The roller bearings are custom-made and extremely smooth. Also, the pulleys are 15-teeth GT2′s. 15 is the minimum amount of teeth that are physically acceptable, while providing the highest level of precision in the X, Y and also Z direction in this case.
But of course, the coolest part of the Rostock Delta design is the theoretically-unlimited Z height. Stock parts give you 14.75″ Z height, but increasing that is only a matter of extending the 3 legs and a few cables and belts. The circular build plate gives you a max diameter of 11″, totaling in a build envelope of over 1400 cubic inches. Compare this to the new CubeX 3D printer that boasts double the size of it’s original build volume, and is still barely over 1000 cubic inches (eat that 3D Systems)! Finally, this printer uses the first round PCB heated bed called the Onyx, powered by a 12V power supply for standardization. The Rostock design is one of the next frontiers in the RepRap community, and SeeMeCNC seems to be the first to master it!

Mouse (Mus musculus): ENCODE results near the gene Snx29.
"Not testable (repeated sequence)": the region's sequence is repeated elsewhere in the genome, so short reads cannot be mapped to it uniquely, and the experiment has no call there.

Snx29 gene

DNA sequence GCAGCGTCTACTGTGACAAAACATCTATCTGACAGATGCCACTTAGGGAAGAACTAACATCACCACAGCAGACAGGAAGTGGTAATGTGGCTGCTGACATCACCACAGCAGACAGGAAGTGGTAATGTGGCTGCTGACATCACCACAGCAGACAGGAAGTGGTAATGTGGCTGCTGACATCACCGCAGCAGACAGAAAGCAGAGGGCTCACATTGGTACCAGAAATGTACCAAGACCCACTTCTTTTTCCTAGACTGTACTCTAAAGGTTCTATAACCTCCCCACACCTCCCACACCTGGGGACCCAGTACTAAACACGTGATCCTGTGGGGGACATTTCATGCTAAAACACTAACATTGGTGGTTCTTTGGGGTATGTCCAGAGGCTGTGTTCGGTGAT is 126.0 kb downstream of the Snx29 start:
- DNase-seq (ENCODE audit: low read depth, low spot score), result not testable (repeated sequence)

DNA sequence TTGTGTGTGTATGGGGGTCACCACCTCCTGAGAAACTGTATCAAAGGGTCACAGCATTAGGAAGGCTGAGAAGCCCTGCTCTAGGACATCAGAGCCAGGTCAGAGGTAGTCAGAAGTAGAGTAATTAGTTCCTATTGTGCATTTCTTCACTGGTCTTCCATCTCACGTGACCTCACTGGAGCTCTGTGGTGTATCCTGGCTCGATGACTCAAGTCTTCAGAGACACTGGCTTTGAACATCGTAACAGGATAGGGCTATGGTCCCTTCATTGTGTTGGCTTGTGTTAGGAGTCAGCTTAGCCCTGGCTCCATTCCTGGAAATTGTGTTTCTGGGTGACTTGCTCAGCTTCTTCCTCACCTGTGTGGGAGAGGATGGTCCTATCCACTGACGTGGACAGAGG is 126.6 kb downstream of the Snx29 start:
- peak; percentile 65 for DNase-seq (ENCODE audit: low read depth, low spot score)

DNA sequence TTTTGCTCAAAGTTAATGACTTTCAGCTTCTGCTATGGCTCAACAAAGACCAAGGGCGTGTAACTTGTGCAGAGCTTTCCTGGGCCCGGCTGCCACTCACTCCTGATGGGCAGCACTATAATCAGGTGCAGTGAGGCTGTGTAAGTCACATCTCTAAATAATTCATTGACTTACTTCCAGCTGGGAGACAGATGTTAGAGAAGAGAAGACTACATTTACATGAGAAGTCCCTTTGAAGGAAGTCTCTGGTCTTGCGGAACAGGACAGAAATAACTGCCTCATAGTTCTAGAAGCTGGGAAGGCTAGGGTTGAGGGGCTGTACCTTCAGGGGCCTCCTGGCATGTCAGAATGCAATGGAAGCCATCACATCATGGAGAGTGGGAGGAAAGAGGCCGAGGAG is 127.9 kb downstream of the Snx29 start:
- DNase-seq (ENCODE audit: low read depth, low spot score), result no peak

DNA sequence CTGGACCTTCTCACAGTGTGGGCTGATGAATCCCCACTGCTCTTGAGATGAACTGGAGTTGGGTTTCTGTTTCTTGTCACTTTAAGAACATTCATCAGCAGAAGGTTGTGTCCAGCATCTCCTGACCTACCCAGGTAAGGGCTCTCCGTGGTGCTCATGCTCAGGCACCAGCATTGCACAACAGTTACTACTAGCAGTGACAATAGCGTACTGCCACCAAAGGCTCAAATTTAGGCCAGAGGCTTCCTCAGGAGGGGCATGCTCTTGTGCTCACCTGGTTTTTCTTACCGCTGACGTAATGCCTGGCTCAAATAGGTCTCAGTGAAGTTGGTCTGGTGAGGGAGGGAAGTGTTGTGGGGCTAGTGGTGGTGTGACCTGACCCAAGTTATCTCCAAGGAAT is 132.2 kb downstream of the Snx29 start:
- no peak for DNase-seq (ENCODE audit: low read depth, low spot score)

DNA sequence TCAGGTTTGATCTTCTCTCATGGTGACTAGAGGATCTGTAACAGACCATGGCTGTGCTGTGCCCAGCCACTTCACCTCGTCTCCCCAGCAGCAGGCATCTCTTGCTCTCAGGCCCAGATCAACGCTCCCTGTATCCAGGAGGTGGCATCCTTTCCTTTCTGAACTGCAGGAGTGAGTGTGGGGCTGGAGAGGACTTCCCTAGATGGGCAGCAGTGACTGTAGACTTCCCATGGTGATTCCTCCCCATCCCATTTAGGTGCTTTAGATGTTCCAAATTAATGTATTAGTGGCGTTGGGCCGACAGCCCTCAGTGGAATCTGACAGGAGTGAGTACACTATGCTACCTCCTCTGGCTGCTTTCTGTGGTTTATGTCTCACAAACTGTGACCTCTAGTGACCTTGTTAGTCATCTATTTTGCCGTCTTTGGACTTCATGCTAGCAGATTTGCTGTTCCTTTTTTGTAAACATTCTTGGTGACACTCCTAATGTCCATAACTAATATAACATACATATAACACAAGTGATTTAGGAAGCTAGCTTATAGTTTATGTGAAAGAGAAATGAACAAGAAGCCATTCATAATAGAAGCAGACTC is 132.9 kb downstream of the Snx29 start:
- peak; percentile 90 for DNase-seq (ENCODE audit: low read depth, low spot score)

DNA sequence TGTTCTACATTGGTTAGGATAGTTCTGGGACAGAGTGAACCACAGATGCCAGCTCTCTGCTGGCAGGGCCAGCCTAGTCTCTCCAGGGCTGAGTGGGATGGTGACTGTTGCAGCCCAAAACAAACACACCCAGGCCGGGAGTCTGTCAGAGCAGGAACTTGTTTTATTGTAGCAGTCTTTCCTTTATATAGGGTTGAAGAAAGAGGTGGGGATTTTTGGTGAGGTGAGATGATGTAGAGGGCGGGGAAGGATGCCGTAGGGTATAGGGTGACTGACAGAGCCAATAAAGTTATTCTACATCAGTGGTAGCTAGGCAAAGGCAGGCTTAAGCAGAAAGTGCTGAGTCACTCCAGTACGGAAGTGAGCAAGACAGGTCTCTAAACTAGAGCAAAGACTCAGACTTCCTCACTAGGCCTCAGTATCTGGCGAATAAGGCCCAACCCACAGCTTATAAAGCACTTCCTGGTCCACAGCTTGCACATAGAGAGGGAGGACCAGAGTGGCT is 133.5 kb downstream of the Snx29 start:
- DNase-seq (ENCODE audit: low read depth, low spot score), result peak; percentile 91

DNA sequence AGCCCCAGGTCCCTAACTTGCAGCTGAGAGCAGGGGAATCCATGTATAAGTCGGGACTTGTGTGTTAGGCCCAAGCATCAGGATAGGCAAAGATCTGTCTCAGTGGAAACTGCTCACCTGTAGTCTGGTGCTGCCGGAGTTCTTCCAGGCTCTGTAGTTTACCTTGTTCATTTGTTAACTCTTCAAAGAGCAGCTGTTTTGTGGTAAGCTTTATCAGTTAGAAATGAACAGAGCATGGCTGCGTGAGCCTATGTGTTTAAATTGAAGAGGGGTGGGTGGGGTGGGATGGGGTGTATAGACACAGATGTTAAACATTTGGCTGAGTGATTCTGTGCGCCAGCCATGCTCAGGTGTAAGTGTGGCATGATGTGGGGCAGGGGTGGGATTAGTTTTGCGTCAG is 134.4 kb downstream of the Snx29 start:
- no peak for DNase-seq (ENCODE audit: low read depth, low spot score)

First I want to say thank you to Lulzbot.com for donating a 3D printer to our local hackerspace, Bucketworks. Jeff and the guys at Lulzbot are up to some really cool stuff such as the AO-101 and the TK-03D printers, and they’re helping us develop the software for our open source 3D scanner, but that’s a story for another day.
On to the review.. this printer surprised us. I think a lot of people connotate open source with lacking professionalism, this was not the case. After speaking with Jeff Moe (Aleph Objects/Lulzbot founder) it was obvious that the reason his product stands out as one of the most professional open source 3D printers out there is because they use a well-known contract manufacturer in Colorado to assemble the printers (in conjunction with their awesome BotFarm, you have to see this). As you can see, the printer comes with a very accurate and well-written, full-color user manual, records of quality inspection and a useful toolkit!